September 07, 2006

From the annals of lexical spread

Again and again, people decide to invent a word and see if they can get it to spread.  This kind of deliberate seeding rarely works at more than a very local scale -- you end up with, at best, a "family word", used literally within a family or within another small group of intimates (but not outside it) -- though occasionally someone achieves at least a moderate success.  Here's one story.

This is Susan Dennis, telling a story on her livejournal three years ago about a seeding from some years ago:

Years ago, I was a communications manager for IBM. There was one of us at every plant and every division hq making about 50 of us total around the United States. We were a kind of club. One member of the club had this theory about word usage. He allowed as how if you made up a good enough word and got three people to use it, within a year it would get back to from a fairly untraceable source. I'm obviously forgetting the details of the deal but I do remember the word that proved his theory.

Festuche. It's pronounced fess-toosch (accent on the second syllable). A festuche is a brohaha or a big deal or a tado. "He forgot to get the approval and pretty soon we had a major festuche." or "She's such a drama queen. She could make any staff meeting into a real festuche."

It's a great word and one that doesn't have much competition. When something is a real festuche, the other options for describing it just do not measure up.

About two years after this guy introduced festuche at a bar in White Plains, NY (a few of us gathered to discuss the day long meeting we had just been subject to), the head of communications at IBM stood before a gathering of about 300 IBMers and urged us not to make 'a festuche out of today's announcement'. It was a major coup and one that called for a festuche of a celebration.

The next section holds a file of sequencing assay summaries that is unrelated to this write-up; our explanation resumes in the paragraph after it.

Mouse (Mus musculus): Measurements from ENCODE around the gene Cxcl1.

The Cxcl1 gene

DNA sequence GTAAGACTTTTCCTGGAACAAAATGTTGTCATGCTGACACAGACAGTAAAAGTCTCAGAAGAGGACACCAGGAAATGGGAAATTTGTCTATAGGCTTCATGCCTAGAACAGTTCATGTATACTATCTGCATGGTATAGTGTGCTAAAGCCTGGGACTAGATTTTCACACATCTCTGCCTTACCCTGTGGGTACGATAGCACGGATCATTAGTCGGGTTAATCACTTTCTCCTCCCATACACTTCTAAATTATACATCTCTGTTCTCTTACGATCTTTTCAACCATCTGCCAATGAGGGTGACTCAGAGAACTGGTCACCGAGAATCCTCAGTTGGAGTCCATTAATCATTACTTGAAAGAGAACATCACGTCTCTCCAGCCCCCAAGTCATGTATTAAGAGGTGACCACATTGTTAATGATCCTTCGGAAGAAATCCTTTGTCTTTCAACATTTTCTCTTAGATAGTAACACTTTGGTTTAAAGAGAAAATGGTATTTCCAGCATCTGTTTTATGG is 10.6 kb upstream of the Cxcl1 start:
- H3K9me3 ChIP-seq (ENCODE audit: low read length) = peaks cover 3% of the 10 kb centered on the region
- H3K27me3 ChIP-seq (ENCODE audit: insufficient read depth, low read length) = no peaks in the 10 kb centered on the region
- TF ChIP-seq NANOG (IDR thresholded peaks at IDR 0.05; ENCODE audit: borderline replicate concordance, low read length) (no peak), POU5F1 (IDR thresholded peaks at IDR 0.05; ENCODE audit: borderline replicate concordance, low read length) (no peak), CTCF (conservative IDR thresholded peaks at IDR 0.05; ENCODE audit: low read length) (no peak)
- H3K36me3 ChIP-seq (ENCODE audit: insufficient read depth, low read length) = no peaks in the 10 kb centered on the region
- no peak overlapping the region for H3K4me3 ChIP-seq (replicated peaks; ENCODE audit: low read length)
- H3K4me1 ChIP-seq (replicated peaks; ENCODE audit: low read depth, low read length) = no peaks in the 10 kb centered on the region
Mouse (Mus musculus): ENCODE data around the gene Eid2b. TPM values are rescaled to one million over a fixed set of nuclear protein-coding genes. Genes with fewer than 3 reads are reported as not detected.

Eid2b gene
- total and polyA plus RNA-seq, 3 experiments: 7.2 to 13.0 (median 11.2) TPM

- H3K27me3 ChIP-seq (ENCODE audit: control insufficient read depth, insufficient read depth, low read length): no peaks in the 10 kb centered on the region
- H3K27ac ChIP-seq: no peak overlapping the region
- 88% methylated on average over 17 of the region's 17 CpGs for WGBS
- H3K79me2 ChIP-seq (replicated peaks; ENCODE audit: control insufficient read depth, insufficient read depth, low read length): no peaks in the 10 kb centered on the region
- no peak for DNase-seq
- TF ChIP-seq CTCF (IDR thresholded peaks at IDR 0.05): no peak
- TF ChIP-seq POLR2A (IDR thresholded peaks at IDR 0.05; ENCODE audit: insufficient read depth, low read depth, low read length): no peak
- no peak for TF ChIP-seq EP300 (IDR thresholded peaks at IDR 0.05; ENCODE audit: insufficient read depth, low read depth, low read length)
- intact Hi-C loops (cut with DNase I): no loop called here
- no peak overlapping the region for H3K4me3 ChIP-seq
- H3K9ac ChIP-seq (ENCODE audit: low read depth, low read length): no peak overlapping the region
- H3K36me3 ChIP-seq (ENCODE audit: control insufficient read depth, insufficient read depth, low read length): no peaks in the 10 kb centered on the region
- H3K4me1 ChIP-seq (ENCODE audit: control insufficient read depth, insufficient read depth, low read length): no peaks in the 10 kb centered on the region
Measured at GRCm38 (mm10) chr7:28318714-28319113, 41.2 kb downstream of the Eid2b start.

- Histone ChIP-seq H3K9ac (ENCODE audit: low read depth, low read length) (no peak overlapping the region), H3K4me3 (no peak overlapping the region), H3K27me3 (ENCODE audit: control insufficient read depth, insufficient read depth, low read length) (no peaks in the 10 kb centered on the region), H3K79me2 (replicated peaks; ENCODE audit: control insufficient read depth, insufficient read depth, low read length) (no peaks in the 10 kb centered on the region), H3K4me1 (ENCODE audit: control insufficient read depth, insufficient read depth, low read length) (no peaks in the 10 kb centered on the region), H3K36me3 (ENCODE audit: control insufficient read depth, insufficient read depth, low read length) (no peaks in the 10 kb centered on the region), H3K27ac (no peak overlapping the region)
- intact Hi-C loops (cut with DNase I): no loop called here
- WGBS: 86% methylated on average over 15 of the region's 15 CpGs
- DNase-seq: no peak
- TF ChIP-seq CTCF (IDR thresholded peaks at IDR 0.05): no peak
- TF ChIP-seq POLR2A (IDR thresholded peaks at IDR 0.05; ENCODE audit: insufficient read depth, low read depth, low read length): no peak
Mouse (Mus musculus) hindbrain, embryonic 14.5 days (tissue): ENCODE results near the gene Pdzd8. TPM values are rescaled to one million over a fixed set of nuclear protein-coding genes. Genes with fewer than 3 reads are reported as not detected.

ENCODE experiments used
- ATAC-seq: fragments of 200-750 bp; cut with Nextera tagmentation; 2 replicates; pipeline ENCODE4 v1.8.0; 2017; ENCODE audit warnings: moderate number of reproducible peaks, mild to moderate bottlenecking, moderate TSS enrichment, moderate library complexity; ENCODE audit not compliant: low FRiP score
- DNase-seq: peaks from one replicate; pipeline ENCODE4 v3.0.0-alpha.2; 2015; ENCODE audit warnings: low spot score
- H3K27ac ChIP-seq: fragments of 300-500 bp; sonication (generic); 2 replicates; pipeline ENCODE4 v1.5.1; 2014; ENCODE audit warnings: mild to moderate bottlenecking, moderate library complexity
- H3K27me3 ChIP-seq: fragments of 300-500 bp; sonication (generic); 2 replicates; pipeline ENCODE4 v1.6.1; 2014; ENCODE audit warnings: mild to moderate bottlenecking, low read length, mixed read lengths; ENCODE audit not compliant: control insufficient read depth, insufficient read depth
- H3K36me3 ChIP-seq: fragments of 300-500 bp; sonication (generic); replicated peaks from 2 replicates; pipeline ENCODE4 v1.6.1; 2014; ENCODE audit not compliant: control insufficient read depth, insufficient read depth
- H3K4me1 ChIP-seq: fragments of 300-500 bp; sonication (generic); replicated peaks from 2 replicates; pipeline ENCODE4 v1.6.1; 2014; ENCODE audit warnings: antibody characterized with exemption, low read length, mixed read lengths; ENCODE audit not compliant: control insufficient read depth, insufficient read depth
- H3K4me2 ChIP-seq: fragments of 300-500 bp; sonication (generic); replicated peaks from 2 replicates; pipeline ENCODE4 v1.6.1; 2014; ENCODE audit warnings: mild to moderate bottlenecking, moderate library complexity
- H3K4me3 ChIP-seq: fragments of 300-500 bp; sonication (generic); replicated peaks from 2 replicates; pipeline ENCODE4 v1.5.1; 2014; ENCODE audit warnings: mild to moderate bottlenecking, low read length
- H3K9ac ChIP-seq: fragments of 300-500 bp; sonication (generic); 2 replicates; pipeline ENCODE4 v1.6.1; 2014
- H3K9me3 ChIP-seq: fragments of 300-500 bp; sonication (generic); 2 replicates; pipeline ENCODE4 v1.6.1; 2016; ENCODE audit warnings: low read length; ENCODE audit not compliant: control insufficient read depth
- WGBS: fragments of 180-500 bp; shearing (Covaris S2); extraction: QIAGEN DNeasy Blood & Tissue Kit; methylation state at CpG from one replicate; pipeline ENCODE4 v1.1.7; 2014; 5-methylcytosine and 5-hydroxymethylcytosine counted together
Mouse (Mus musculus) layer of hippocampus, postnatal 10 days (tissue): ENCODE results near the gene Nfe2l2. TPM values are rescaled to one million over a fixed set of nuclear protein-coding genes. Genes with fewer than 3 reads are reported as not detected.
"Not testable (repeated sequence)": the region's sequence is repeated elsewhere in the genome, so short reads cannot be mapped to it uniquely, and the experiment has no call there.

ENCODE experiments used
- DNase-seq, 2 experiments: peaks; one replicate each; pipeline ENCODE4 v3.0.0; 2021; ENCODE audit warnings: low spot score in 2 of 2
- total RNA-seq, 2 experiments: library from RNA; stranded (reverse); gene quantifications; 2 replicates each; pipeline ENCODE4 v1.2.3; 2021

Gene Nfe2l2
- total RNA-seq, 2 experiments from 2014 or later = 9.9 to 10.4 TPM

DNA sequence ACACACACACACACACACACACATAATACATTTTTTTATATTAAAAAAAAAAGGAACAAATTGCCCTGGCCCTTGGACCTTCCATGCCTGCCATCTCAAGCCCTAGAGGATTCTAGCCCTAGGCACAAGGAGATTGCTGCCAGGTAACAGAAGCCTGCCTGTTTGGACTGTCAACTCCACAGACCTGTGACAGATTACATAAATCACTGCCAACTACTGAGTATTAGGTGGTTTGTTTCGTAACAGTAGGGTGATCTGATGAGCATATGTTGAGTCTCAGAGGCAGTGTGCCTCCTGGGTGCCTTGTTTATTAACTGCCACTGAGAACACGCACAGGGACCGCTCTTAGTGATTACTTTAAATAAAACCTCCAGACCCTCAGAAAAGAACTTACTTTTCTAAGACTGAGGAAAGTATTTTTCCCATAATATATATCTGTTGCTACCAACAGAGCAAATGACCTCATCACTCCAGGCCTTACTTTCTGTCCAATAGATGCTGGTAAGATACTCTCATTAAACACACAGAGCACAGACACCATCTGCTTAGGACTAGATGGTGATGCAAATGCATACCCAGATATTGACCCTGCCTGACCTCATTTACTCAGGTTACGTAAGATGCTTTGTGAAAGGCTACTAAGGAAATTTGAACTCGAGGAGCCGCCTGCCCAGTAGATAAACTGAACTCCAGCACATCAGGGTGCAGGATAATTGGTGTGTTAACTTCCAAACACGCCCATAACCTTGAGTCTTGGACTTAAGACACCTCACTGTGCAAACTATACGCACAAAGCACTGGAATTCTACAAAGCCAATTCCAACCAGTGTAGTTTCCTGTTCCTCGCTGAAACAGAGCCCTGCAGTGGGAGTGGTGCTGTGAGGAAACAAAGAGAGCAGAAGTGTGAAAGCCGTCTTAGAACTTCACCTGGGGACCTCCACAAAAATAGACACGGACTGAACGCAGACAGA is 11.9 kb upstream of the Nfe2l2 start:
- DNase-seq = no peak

This morning I had to use the word with a guy here at work. He allowed as how he had never heard the word before and thought it was a great word and planned to use it a lot. Maybe we'll see a revival?

(Yes, I noticed "tado" in there, for "to-do".  Looks eggcornish, with "to-do" reshaped to echo the "ta-DAH" that introduces some big announcement, imitating a trumpet flourish.  Googling on <"a big tado"> gets 43 raw webhits, most of them relevant; the more clearly onomatopoetic <"a big tadoo"> gets even more, 95; <"a big ta-do">, with its visual separation into two parts, gets 267, of both "a big ta-do" and "a big ta do"; and <"a big ta-doo"> gets 54 more.  Not (yet) in the eggcorn database, though we do have an entry for "ado" >> "to do, to-do".)

Well, it looks like it's achieving some success within the IBM world.  Here's Dennis, in her livejournal of 8/30/06, telling her readers about a

comment I got yesterday that is still making me smile...:

Hi - just wanted to comment about your (three year old) entry about the origin about the word "festuche" - my mother (an IBM employee) used it when talking to me last weekend while I was home visiting, and caused quite a dinner table discussion. We broke out the OED and couldn't find it there, and my little brother booted up the computer and tried Failing that, he googled the term. Imagine my surprise when the usually somber and sullen 22 year old burst out in hysterical laughter upon finding your story...

Isn't that the most wonderful comment? Festuche is a gift that just keeps on giving!

(Thanks to Dean Allemang for the pointer.)

[Follow-up.  Nothing is simple.  When I read Susan Dennis's blog entries, a little bell went off in my head, but I didn't know why it was ringing.  Now Ben Zimmer has written to tell me why: we discussed festuche / festouche / festoosh / festush on the ADS-L back in 2001.  Joan Hall posted a query from someone asking about festouche and festush, both of which could be found on the web at the time.  ADS-Lers noted that the word looked a lot like a dialectal variant of Italian festuccia 'little party' (festa + -uccia), and numerous Italian Googlehits for festuche supported this idea.  The point is that maybe Dennis's acquaintance didn't just make the word up out of thin air, but might have been retrieving a dimly remembered word.]

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Posted by Arnold Zwicky at September 7, 2006 11:50 AM